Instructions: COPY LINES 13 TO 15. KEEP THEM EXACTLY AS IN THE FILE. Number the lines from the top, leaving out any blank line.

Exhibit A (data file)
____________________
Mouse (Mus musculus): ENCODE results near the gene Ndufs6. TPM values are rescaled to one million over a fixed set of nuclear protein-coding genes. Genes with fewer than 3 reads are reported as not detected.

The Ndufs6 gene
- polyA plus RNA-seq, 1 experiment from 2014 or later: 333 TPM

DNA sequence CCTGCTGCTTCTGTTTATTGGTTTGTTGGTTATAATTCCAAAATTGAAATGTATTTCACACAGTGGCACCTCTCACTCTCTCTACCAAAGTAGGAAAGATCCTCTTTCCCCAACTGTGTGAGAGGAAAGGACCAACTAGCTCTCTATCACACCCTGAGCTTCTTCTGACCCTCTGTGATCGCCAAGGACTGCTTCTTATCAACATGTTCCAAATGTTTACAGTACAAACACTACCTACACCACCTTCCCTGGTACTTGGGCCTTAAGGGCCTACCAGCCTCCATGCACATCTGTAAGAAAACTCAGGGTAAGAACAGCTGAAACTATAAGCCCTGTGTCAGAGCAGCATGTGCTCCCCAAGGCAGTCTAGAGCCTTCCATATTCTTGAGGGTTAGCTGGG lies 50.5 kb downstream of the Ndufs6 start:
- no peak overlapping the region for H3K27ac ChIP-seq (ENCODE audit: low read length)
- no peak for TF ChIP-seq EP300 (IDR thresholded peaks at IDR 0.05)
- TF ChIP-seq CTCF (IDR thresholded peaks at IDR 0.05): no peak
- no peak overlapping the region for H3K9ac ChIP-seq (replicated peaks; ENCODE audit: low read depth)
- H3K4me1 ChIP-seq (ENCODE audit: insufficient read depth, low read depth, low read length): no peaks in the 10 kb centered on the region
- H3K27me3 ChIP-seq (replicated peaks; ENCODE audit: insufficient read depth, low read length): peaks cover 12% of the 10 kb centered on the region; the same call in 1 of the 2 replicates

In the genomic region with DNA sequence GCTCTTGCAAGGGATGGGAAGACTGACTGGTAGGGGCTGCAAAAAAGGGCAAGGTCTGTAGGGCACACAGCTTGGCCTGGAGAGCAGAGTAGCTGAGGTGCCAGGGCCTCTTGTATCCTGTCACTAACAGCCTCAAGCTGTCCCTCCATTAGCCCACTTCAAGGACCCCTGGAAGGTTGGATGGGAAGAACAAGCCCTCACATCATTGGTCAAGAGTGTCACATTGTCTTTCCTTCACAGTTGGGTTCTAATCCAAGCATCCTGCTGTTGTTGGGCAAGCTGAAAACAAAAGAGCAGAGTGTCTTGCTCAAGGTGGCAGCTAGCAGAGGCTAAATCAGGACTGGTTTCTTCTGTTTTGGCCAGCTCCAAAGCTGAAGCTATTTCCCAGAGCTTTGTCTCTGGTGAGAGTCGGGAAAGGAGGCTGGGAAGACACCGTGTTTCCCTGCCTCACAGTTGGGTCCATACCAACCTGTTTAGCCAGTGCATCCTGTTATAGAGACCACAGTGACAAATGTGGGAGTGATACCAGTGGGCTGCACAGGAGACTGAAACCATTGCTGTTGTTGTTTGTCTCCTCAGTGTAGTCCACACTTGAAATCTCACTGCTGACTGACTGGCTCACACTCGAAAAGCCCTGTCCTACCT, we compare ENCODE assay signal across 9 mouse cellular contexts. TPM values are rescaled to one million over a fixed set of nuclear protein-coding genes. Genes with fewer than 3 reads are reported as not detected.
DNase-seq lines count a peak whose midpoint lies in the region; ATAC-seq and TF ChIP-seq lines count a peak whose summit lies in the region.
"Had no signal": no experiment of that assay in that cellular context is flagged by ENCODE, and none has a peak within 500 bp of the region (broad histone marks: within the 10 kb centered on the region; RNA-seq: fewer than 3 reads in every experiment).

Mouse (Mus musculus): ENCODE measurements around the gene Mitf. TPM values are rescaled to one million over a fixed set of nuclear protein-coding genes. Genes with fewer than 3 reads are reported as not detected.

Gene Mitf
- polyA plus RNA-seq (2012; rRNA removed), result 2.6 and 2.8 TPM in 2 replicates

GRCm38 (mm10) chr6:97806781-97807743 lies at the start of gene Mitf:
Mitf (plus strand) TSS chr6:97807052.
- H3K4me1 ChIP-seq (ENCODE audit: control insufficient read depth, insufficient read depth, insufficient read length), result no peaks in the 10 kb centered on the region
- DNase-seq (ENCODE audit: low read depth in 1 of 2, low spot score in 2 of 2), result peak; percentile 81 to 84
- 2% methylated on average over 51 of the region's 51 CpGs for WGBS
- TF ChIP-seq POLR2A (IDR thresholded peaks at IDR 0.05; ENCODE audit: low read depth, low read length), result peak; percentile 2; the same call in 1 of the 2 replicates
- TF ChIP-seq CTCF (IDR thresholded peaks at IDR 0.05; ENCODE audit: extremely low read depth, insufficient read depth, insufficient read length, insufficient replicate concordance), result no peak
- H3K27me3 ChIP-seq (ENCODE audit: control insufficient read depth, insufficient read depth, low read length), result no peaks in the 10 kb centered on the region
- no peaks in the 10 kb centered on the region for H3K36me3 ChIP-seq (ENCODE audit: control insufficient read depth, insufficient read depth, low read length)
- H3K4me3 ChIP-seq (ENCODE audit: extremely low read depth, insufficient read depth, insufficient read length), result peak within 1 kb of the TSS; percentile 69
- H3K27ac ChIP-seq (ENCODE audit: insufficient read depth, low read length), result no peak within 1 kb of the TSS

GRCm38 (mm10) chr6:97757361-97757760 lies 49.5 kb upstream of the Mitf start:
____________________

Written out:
"Had no signal": no experiment of that assay in that cellular context is flagged by ENCODE, and none has a peak within 500 bp of the region (broad histone marks: within the 10 kb centered on the region; RNA-seq: fewer than 3 reads in every experiment).

Mouse (Mus musculus): ENCODE measurements around the gene Mitf. TPM values are rescaled to one million over a fixed set of nuclear protein-coding genes. Genes with fewer than 3 reads are reported as not detected.

Gene Mitf